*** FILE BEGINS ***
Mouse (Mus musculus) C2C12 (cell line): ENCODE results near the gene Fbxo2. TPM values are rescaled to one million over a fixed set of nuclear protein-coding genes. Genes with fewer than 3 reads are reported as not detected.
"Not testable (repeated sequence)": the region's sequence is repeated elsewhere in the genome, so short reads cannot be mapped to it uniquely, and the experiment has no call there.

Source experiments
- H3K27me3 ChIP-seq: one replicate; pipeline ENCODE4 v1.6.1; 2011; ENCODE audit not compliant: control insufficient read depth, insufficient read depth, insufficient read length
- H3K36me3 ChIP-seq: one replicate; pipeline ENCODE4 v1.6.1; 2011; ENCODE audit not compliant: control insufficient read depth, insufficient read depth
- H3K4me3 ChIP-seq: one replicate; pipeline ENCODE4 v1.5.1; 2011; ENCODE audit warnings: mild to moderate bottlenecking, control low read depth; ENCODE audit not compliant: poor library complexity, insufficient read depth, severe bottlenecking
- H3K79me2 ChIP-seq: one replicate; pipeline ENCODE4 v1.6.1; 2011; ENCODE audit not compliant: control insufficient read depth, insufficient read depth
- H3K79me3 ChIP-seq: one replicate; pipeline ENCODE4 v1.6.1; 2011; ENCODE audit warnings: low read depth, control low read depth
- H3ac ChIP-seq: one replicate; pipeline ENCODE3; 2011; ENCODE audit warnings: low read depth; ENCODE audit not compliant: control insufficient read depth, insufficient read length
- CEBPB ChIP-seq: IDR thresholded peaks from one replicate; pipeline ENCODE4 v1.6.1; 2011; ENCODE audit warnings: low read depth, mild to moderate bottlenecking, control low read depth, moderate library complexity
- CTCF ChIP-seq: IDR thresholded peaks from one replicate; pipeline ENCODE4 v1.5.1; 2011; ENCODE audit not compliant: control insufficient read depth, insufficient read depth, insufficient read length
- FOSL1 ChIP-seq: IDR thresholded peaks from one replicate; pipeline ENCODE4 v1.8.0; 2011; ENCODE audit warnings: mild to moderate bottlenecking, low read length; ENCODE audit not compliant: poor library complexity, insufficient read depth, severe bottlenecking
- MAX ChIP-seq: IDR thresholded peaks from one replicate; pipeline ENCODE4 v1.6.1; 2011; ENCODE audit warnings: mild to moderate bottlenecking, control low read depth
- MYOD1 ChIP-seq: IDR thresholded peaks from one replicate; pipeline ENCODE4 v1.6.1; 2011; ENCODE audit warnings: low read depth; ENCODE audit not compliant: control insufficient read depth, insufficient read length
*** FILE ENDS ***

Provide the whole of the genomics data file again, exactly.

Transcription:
Mouse (Mus musculus) C2C12 (cell line): ENCODE results near the gene Fbxo2. TPM values are rescaled to one million over a fixed set of nuclear protein-coding genes. Genes with fewer than 3 reads are reported as not detected.
"Not testable (repeated sequence)": the region's sequence is repeated elsewhere in the genome, so short reads cannot be mapped to it uniquely, and the experiment has no call there.

Source experiments
- H3K27me3 ChIP-seq: one replicate; pipeline ENCODE4 v1.6.1; 2011; ENCODE audit not compliant: control insufficient read depth, insufficient read depth, insufficient read length
- H3K36me3 ChIP-seq: one replicate; pipeline ENCODE4 v1.6.1; 2011; ENCODE audit not compliant: control insufficient read depth, insufficient read depth
- H3K4me3 ChIP-seq: one replicate; pipeline ENCODE4 v1.5.1; 2011; ENCODE audit warnings: mild to moderate bottlenecking, control low read depth; ENCODE audit not compliant: poor library complexity, insufficient read depth, severe bottlenecking
- H3K79me2 ChIP-seq: one replicate; pipeline ENCODE4 v1.6.1; 2011; ENCODE audit not compliant: control insufficient read depth, insufficient read depth
- H3K79me3 ChIP-seq: one replicate; pipeline ENCODE4 v1.6.1; 2011; ENCODE audit warnings: low read depth, control low read depth
- H3ac ChIP-seq: one replicate; pipeline ENCODE3; 2011; ENCODE audit warnings: low read depth; ENCODE audit not compliant: control insufficient read depth, insufficient read length
- CEBPB ChIP-seq: IDR thresholded peaks from one replicate; pipeline ENCODE4 v1.6.1; 2011; ENCODE audit warnings: low read depth, mild to moderate bottlenecking, control low read depth, moderate library complexity
- CTCF ChIP-seq: IDR thresholded peaks from one replicate; pipeline ENCODE4 v1.5.1; 2011; ENCODE audit not compliant: control insufficient read depth, insufficient read depth, insufficient read length
- FOSL1 ChIP-seq: IDR thresholded peaks from one replicate; pipeline ENCODE4 v1.8.0; 2011; ENCODE audit warnings: mild to moderate bottlenecking, low read length; ENCODE audit not compliant: poor library complexity, insufficient read depth, severe bottlenecking
- MAX ChIP-seq: IDR thresholded peaks from one replicate; pipeline ENCODE4 v1.6.1; 2011; ENCODE audit warnings: mild to moderate bottlenecking, control low read depth
- MYOD1 ChIP-seq: IDR thresholded peaks from one replicate; pipeline ENCODE4 v1.6.1; 2011; ENCODE audit warnings: low read depth; ENCODE audit not compliant: control insufficient read depth, insufficient read length